It’s fair to say that Final Cut Pro X has been the most controversial product Apple has released in some time. Most video pros are lambasting Apple over the product, and, to some extent, Apple deserves it.
Though there are plenty of things to like about Final Cut Pro X, there are also just as many things not to like about it. You can’t import work — at least not easily — from previous versions of Final Cut Pro. Some beloved preferences, settings, export options and multiple-monitor support are gone, at least temporarily. It can’t output to tape. Etc. Etc.
This is indicative of one of Apple’s biggest problems: arrogance. The company takes a “my way or the highway” approach that sometimes burns users. (Note to iWeb users: be looking for a replacement product ASAP.) Not surprisingly, users are fighting back.
There’s an online petition stating that “Final Cut Pro X is not a professional application” (http://www.petitiononline.com/finalcut/). The petition reads:
“To: Apple, Inc.
“We, both the editors and affected filmmakers who rely on Final Cut Pro as a crucial business tool, do so in the same way Photoshop, Maya, Pro Tools, and other industry-standard applications are relied on by leading post-production environments. Many have invested hundreds of thousands (some even millions) of dollars in creating Final Cut Pro based companies. These are now threatened by a ‘prosumer-grade’ product upgrade of Final Cut Pro 7 titled ‘Final Cut Pro X,’ and will likely put several of these companies out of business. The costly process of migrating studio hardware and software is a major burden, especially on studios that have made recent upgrades to support Final Cut Pro. If many had known of the Final Cut Pro X release prior to investing in expensive hardware and software licenses, most, if not all, would have sought alternative solutions.
“A large corporation such as Apple, Inc. should not make ‘revolutionary’ paradigm-shifting changes to software which can be referred to as ‘industry-standard.”. This is unfair to workers who rely on Final Cut Pro as a business tool and will devastate the Final Cut Pro community. Many editors have relied on the software since its first release and supported Apple through both the hard and easy times. Apple Inc. now has over $75 billion in assets and does not need to risk the livelihoods of its professional customers by silently discontinuing ‘Final Cut Pro’ instead of selling it to a company willing to support working film, TV, and advertising industry professionals. ”We, the Final Cut Pro community, hereby request that:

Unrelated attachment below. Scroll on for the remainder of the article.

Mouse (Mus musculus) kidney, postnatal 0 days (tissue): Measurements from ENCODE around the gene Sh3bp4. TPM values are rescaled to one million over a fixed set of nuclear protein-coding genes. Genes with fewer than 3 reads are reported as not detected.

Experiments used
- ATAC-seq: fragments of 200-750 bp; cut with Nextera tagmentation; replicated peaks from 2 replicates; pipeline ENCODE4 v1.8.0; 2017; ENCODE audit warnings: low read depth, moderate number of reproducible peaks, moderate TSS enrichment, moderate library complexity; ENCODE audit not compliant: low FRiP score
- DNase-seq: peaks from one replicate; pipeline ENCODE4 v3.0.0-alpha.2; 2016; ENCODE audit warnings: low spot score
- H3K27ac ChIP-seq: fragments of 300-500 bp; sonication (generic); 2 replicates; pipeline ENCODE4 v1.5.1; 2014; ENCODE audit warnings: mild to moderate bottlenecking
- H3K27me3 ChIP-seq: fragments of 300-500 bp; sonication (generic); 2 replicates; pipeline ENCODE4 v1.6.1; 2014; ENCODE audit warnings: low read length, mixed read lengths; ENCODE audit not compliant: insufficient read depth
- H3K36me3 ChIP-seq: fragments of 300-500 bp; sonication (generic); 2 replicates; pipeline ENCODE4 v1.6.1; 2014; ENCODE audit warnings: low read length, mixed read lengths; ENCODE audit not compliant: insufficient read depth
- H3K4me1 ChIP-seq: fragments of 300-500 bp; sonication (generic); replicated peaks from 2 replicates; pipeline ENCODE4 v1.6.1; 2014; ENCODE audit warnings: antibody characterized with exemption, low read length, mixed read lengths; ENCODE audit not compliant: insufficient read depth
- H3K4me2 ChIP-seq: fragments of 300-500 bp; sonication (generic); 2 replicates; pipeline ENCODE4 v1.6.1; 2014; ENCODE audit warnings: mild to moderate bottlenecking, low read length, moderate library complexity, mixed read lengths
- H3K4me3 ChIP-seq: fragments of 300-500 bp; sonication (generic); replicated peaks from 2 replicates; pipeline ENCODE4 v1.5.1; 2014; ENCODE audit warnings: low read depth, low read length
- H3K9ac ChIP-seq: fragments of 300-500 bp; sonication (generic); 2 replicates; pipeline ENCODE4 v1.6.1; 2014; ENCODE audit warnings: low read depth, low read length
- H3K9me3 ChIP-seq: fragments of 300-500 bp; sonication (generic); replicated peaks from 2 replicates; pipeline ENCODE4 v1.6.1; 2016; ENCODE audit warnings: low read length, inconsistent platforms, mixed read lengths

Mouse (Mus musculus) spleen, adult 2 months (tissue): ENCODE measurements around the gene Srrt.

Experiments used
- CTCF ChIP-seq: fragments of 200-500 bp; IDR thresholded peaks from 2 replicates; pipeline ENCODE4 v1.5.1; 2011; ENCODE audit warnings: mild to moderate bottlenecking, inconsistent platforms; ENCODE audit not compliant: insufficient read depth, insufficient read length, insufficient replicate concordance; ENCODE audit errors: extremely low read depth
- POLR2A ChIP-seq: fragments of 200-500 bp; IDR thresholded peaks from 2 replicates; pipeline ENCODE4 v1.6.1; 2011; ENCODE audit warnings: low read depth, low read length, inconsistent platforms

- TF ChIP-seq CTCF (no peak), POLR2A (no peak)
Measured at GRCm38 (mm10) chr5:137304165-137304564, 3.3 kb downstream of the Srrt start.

“1. Final Cut Studio 3 is immediately reinstated, supported, and referred to as Apple’s ‘professional grade’ editing application.
“2. Final Cut Pro is restored under a new name with the functionality and user interface of Final Cut Pro 7.
“3. Final Cut Pro X is to be considered part of the iMovie family or labeled a ‘prosumer’ product.
The source code to Final Cut Pro 7 is auctioned or sold to a third-party by January 1, 2012.”
Currently, there are over 8,000 signatures.
In response to the brouhaha, Apple did post a page of info (http://www.apple.com/finalcutpro/faq/) about Final Cut Pro X. The company says:
° Final Cut Pro 7 runs with Mac OS X Lion and can be installed on your Mac along with Final Cut Pro X.
° There’s no way to “translate” or bring in old projects to Final Cut Pro X without changing or losing data.
° Some camera manufacturers will need to update their import plug-ins to work with the new 64-bit architecture of Final Cut Pro.
° Final Cut X doesn’t yet support multicam editing — but that’s in the works.
° Third party plug-ins must be updated to run with Final Cut Pro X.
° Final Cut Pro X can’t export XML, but that’s in the works.
° Final Cut Pro X doesn’t support OMF, AFF and EDLs, but that too is in the works.
° Final Cut Pro X doesn’t allow you to assign audio tracks for export, but this is … you guessed it … in the works.
I don’t think Final Cut Pro X will be a disaster sales-wise (a la the Cube). It will probably appeal to prosumers, if not to video pros. But from a PR standpoint, this is another MobileMe/Ping disappointment.
Call Final Cut Pro X nothing but “iMovie Pro” or a beta release (and plenty of folks have called it both), but Apple’s got some major work to do in the “restoring good will” division.
— Dennis Sellers